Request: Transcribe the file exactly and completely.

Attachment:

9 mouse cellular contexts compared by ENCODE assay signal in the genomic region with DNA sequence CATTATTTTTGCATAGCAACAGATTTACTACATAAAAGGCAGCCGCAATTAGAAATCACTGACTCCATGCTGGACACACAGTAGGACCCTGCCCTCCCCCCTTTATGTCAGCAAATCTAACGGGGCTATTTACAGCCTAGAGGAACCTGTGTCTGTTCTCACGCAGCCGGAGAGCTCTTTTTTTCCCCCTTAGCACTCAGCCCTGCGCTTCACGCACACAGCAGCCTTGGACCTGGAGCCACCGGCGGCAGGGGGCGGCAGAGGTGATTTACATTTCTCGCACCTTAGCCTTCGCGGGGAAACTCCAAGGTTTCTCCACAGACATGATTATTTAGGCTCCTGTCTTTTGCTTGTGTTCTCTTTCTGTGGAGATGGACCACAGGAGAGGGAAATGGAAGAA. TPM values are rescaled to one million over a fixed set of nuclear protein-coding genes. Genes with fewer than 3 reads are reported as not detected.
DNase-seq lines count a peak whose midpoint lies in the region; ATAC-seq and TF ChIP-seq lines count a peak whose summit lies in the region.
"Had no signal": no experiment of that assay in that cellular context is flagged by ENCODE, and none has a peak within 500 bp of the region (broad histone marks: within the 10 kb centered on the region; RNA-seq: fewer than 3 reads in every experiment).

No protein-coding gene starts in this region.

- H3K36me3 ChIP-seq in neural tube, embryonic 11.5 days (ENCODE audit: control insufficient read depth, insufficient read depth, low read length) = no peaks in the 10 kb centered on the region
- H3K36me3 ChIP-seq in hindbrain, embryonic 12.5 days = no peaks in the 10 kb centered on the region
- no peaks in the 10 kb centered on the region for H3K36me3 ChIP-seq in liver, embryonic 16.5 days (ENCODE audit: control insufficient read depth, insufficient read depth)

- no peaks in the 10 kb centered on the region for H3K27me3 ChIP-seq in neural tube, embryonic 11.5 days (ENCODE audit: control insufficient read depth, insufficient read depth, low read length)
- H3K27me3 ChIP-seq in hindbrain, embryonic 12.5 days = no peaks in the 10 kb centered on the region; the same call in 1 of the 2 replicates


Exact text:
9 mouse cellular contexts compared by ENCODE assay signal in the genomic region with DNA sequence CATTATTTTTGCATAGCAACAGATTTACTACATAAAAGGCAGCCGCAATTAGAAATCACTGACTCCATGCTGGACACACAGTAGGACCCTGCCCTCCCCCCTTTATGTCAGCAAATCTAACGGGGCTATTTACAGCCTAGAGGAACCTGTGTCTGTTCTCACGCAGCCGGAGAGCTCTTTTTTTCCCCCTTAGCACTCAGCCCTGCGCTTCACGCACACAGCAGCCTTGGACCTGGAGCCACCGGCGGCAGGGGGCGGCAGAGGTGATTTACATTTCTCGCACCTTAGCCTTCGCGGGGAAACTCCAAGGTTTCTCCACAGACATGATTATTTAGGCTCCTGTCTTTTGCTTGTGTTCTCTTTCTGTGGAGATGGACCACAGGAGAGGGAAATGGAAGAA. TPM values are rescaled to one million over a fixed set of nuclear protein-coding genes. Genes with fewer than 3 reads are reported as not detected.
DNase-seq lines count a peak whose midpoint lies in the region; ATAC-seq and TF ChIP-seq lines count a peak whose summit lies in the region.
"Had no signal": no experiment of that assay in that cellular context is flagged by ENCODE, and none has a peak within 500 bp of the region (broad histone marks: within the 10 kb centered on the region; RNA-seq: fewer than 3 reads in every experiment).

No protein-coding gene starts in this region.

- H3K36me3 ChIP-seq in neural tube, embryonic 11.5 days (ENCODE audit: control insufficient read depth, insufficient read depth, low read length) = no peaks in the 10 kb centered on the region
- H3K36me3 ChIP-seq in hindbrain, embryonic 12.5 days = no peaks in the 10 kb centered on the region
- no peaks in the 10 kb centered on the region for H3K36me3 ChIP-seq in liver, embryonic 16.5 days (ENCODE audit: control insufficient read depth, insufficient read depth)

- no peaks in the 10 kb centered on the region for H3K27me3 ChIP-seq in neural tube, embryonic 11.5 days (ENCODE audit: control insufficient read depth, insufficient read depth, low read length)
- H3K27me3 ChIP-seq in hindbrain, embryonic 12.5 days = no peaks in the 10 kb centered on the region; the same call in 1 of the 2 replicates